I am worried we have hundreds of thousands of people laying waste in prisons that don’t belong there. These lives are wasted at great social cost to communities, and great financial cost to tax payers.   Many of those locked away and disregarded will one day rejoin society, with little to no support in their reentry, or in making sense of their incarceration experiences. 

We expect them to shake off that traumatic environment, be industrious, find jobs and pay taxes. But too many policies make employment unlikely. If they overcome all the obstacles, find a legitimate job and pay taxes, they are still not restored their right to vote. In many states, felons are permanently ineligible to have a voice in the government which they help fund. 

I am disturbed that the trend of climate denial is an excuse to make bad energy policy choices that would be better for us all, even if climate change wasn’t real.  (Though it is, of course, real.)  Hmmmm. Why is that?  

Oil and money. That’s why.

Renewable energy would reduce foreign oil dependence, domestic oil harvesting, and wasteful byproducts which do far more than contribute to greenhouse gases. Why on earth wouldn’t we want to move to those more renewable sources?!?  I was raised by parents who survived the Great Depression and WWII, and a mother who washes and reuses her tin foil.   Why are we, and so many of our leaders, so determined to be wasteful?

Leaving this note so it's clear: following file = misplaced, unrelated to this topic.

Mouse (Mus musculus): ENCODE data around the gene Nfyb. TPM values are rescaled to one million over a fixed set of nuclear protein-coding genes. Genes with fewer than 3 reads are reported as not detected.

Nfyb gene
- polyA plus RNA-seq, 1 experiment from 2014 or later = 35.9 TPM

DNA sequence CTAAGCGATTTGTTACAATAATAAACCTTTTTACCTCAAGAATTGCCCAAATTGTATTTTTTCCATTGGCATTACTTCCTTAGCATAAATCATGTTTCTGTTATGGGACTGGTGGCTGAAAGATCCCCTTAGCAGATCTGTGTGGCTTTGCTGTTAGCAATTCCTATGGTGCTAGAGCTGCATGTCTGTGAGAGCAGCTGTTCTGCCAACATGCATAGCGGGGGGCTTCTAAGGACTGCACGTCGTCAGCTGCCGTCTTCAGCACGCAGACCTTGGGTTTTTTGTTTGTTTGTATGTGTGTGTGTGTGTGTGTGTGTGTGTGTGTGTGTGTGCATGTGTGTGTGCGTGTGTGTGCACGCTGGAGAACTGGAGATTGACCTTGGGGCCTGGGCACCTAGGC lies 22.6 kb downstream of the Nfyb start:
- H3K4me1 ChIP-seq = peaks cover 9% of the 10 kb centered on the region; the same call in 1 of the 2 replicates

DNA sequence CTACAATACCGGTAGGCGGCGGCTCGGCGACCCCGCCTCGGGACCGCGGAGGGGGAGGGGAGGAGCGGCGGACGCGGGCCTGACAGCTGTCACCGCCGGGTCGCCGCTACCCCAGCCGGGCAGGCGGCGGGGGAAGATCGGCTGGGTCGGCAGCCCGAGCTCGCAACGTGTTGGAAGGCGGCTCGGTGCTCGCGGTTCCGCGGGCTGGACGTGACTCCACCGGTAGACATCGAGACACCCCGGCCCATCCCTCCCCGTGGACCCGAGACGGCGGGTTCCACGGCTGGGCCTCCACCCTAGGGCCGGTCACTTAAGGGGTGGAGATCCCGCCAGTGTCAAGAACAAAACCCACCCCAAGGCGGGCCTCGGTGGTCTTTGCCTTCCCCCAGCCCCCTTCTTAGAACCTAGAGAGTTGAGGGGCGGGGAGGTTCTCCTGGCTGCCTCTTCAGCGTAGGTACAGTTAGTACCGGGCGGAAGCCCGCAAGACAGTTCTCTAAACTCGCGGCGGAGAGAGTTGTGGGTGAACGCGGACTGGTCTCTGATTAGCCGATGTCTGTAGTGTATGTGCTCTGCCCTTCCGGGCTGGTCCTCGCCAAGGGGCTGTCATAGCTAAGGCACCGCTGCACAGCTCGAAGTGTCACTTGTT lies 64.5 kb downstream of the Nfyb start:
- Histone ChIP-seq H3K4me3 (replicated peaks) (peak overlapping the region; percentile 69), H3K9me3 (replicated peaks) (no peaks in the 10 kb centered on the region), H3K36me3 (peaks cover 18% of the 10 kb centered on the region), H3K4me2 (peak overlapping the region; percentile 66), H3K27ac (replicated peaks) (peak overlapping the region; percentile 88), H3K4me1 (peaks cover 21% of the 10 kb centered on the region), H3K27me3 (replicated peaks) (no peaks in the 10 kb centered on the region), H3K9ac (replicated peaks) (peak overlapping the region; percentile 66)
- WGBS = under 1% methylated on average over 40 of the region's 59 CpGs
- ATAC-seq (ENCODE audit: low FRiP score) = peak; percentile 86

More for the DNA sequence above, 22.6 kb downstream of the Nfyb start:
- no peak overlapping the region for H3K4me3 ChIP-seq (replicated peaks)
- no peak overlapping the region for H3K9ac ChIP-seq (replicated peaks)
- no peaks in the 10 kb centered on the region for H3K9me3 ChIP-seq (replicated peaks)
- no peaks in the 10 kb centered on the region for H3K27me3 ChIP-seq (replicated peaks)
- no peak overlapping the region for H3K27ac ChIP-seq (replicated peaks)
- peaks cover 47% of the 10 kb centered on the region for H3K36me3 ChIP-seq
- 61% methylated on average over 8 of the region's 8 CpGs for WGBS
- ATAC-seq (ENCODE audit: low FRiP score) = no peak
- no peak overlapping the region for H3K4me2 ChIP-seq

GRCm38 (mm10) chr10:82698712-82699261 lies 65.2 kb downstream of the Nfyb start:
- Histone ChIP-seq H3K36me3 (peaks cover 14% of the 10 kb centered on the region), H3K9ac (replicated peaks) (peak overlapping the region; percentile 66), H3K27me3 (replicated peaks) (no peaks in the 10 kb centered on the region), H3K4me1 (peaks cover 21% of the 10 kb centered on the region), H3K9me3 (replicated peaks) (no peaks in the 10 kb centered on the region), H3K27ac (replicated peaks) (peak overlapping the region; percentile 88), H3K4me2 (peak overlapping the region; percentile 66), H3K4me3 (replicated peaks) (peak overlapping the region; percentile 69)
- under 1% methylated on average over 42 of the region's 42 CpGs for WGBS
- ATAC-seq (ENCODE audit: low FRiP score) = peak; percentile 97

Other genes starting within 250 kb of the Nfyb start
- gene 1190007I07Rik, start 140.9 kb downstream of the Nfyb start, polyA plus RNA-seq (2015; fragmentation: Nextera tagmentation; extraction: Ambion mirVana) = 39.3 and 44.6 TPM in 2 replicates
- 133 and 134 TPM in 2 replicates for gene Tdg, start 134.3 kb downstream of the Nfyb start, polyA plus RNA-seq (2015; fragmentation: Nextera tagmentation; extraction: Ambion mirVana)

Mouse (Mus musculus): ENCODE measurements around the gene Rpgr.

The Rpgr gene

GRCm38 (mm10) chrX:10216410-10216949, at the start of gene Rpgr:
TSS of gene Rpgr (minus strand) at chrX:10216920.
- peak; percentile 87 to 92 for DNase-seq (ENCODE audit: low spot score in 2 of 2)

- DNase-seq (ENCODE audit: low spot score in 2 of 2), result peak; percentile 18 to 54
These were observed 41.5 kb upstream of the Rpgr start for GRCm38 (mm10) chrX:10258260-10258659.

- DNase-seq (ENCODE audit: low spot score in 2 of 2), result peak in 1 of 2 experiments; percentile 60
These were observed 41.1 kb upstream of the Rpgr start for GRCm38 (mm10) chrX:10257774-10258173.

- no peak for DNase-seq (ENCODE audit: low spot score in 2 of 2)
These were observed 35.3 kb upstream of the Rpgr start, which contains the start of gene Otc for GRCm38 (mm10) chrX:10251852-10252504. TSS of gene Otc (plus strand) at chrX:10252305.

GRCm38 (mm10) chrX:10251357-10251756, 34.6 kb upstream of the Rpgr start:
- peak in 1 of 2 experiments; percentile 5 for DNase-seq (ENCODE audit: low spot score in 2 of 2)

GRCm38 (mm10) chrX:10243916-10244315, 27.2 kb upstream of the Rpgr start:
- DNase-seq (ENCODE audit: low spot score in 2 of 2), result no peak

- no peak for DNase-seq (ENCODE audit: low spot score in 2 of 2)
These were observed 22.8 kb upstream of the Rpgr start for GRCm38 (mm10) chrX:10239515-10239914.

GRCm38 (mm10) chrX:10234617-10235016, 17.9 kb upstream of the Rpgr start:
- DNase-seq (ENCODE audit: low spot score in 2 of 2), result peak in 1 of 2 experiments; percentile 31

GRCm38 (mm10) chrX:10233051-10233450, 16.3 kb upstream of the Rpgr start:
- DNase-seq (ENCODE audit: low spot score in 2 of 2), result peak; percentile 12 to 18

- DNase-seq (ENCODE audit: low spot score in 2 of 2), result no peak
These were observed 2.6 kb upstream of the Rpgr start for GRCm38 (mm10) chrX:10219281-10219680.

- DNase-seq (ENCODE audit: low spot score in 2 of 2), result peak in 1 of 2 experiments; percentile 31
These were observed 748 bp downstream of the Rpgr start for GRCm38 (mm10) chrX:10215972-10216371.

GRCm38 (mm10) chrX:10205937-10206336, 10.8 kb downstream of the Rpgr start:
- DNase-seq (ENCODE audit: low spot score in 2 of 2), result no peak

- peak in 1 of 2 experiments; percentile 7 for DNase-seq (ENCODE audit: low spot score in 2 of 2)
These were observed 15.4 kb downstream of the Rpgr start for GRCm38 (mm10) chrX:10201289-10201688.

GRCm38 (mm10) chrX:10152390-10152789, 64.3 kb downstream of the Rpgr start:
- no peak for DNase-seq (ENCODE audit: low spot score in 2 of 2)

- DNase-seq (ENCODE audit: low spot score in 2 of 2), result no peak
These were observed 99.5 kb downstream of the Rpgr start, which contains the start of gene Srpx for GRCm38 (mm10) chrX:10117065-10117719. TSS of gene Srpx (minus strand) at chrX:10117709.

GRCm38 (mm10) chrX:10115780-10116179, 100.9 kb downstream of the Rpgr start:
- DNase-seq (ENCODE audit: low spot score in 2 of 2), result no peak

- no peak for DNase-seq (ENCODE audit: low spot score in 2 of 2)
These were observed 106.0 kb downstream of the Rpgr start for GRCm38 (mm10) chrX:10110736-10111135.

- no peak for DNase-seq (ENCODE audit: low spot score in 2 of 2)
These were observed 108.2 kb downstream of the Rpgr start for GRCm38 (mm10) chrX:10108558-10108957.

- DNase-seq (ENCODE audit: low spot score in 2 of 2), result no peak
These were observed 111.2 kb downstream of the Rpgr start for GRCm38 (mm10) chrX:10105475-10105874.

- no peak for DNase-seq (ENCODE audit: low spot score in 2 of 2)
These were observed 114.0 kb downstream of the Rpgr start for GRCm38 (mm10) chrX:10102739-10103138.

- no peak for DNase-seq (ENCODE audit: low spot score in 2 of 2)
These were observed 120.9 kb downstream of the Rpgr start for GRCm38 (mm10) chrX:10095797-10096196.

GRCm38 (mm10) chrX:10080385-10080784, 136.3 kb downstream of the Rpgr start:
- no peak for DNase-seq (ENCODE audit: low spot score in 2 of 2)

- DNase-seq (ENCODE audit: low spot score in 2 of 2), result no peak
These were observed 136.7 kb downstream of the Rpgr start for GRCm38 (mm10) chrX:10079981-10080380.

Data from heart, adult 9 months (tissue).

I am worried that two months later, I am at a loss as to how to respond to this comment from someone I know to be kind and well-meaning. But this reads as someone who cannot differentiate between an experienced political candidate and a mentally ill narcissit. 


I want to have and encourage dialogue with people of opposing viewpoints. But the normalizing language here is deeply disturbing.   Trump had no candidacy record before. He had a strong record of  lifetime wealth, unethical business dealings, predatory behavior in professional and personal life, shameless attention seeking and belittling of others.

“Liberal agenda.”  Which of the statistically validated issues I’ve listed above are so unpalatable?  

Trust in God?  There’s a great joke about this. It has a boat and a helicopter and pragmatism, a parable about using the resources you’ve been given.

 I don’t believe in deities. But no religion I’ve seen paints a greedy, defensive, reactionary, prideful man as a vessel for holy work.  I am horrified that so many people of faith believe he is the answer. 

But I am still hopeful. 

I saw Hidden Figures with my kids tonight. A new story to me, and one of many reminders that we overcame some of our stupidity back then.  We can open our eyes and see our different (and same) stupidities now.  There will always be some, even many, who refuse to seen it. We need work and humility and diligence to keep that moral arc bending in the right direction. 

Recently I read The Road to Character, and now am reading The Social Animal, both by David Brooks. His bias sometimes makes my skin itch, and reading his books pushes my argumentative buttons. 

A conservative-leaning thinker, he has an insatiable curiosity toward human nature, and love for humanity, community and individual well being.  He is not afraid to dig deep into personal stories and character studies, and lay them out for us to better understand each other.   He is not afraid to dissect the role we as a community play in the well being of each other. We cannot have enough voices like this. 

I have hope in the contributions of writers and story tellers and journalists and lawyers and volunteers and healthcare workers and public servants and citizens and the power to change hearts and minds. I have hope that however misguided we are, however ridiculous the lies we swallow, we slowly, stubbornly, begrudgingly learn to be more decent to each other than not.